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Alabama Prosecutors Oppose Jailed Speaker's Bid For Leniency

Alabama Prosecutors Oppose Jailed Speaker's Bid For Leniency

Former Alabama House Speaker Mike Hubbard doesn't deserve any reduction of his fouryear prison sentence for ethics violations because he has not shown remorse and was convicted of serious crimes that undermined public trust, prosecutors told a judge.

OPELIKA, Ala.: Former Alabama House Speaker Mike Hubbard doesn’t deserve any reduction of his four-year prison sentence for ethics violations because he has not shown remorse and was convicted of serious crimes that undermined public trust, prosecutors told a judge.

Responding to a bid from Hubbard to lessen his punishment, the attorney general’s office argued in a court document filed Tuesday that the one-time Republican leader is a danger to society and should remain behind bars.

He caused great harm to the state, its citizens confidence in its government, and its governments reputation across the country. Were this malicious conduct left unchecked, it would grow like a cancer, prosecutors told a court.

Convicted in 2016, Hubbard began serving his sentence earlier this month. Earlier appeals overturned half of his 12 convictions but left the others in place.

Jurors convicted Hubbard after prosecutors accused him of leveraging his public office to obtain clients and investments for his private businesses. The defense maintained the transactions were all legal.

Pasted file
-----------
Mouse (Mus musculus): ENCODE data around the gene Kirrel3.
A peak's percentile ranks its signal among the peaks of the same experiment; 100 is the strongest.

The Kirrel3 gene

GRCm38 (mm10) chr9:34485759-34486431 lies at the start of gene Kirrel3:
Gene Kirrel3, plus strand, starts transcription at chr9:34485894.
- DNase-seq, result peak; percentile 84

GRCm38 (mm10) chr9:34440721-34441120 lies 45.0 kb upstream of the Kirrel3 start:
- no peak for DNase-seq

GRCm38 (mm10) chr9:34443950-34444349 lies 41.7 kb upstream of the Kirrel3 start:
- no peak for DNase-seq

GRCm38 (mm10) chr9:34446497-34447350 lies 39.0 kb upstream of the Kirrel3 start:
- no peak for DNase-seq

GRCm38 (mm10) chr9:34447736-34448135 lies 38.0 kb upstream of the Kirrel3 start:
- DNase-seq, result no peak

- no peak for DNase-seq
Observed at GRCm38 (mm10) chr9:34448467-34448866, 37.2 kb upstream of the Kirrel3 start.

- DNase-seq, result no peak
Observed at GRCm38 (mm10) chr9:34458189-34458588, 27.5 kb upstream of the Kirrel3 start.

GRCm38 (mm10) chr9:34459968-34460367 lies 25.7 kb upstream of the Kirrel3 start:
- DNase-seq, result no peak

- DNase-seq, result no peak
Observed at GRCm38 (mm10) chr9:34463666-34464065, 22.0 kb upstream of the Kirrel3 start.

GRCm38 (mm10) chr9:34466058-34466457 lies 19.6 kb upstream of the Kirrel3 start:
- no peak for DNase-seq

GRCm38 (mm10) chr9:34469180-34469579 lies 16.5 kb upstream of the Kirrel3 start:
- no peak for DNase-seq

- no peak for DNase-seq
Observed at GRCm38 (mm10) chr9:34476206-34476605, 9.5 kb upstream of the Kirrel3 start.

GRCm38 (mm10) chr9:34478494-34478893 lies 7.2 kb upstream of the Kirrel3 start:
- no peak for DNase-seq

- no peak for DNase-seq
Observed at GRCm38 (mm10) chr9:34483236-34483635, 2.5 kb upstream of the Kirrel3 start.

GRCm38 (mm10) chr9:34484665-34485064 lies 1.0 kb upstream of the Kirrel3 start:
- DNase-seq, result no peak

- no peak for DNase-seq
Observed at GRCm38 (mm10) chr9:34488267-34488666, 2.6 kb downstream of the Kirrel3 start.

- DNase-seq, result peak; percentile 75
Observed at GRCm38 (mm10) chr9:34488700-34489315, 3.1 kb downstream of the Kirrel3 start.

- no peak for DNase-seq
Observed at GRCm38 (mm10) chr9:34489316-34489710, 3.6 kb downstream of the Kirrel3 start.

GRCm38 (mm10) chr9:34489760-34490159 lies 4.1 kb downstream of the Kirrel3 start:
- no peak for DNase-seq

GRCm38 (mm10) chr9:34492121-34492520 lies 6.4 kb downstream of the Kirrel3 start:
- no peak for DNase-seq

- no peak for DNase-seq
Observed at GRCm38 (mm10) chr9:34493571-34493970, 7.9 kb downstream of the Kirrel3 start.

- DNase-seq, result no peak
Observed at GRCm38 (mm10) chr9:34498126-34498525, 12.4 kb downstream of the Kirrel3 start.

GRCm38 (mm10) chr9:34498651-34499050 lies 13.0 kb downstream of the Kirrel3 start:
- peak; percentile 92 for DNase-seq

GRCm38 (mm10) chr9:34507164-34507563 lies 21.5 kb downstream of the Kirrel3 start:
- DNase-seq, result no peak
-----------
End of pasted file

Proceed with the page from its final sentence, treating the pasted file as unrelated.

In seeking a reprieve, defense attorneys argued that Hubbard, 58, already has suffered because he was forced out of office, lost his business and had to go to jail. Hubbard deserves leniency since some of his original convictions were overturned on appeal, they argued.

The attorney general’s office rejected the claims, arguing that Hubbard who engineered the Republican Party’s takeover of the Alabama Statehouse does not deserve time off his term or probation to aid with rehabilitation since he’s never publicly admitted doing anything wrong and sees no need to do better.

For too long Alabamas citizens got shortchanged by Hubbards greed in office. Now, after a jury and this court held him accountable for his crimes, Hubbard asks for leniency. But leniency must be earned, the state argued.

Hubbard is currently in the Lee County Jail in Opelika, records show.

Disclaimer: This post has been auto-published from an agency feed without any modifications to the text and has not been reviewed by an editor


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